A nasal spritz of a designer antibody offers strong protection against variants of the coronavirus SARS CoV 2 at least in mice1.
Since the early days of the pandemic, scientists have been developing antibodies as treatments for COVID 19. Today, several such antibodies are in late stage clinical trials, and a handful have been approved for emergency use by regulatory agencies in the United States and elsewhere.
Among doctors, however, antibody treatments have not been very popular, says Zhiqiang An, an antibody engineer at the University of Texas Health Science Center at Houston. That's partly because those available are delivered through intravenous infusions rather than directly to the respiratory tract, where the virus is mainly found so it takes high doses for them to be effective. Another challenge is the emergence of SARS CoV 2 variants that seem to be resistant to some existing antibodies.
An and his colleagues set out to engineer an antibody that could be delivered directly into the nose. They scanned a library of antibodies from healthy humans and zeroed in on those that were able to recognize a component of SARS CoV 2 that the virus uses to latch on to and enter cells2. Among the promising candidates were IgG antibodies, which are relatively slow to appear after an infection but are precisely tailored to the invading pathogen.
The team stitched IgG fragments targeting SARS CoV 2 to a different type of molecule: IgM antibodies, which act as speedy first responders to a broad range of infection. The engineered IgMs had a much stronger 'neutralizing' effect against more than 20 variants of SARS CoV 2 than did the IgGs alone. When squirted into the noses of mice either six hours before or six hours after infection, the engineered IgMs sharply reduced the amount of virus in the rodents' lungs two days after infection, the team reports in Nature1.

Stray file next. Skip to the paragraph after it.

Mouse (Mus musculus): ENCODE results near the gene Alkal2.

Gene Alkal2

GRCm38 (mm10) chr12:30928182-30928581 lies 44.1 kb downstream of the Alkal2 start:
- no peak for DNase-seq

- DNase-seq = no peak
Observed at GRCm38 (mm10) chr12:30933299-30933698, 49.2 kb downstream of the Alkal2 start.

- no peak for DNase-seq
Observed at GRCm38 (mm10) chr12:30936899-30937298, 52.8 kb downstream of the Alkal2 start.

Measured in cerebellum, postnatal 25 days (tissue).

This work is a "big feat of engineering", says Guy Gorochov, an immunologist at Sorbonne University in Paris. But he adds that there are open questions, such as how long these antibodies will linger in humans.
An envisions these antibodies as a kind of chemical mask that could be used by anyone who has been exposed to SARS CoV 2, and as an extra line of defence for people who might not be fully protected by vaccines. Because IgM molecules are relatively stable, it might be feasible to formulate them into a nasal spray to be bought at a pharmacy and kept for emergency use, An adds.
IGM Biosciences, a biotechnology company in Mountain View, California, that collaborated in An's study, will test this antibody in clinical trials.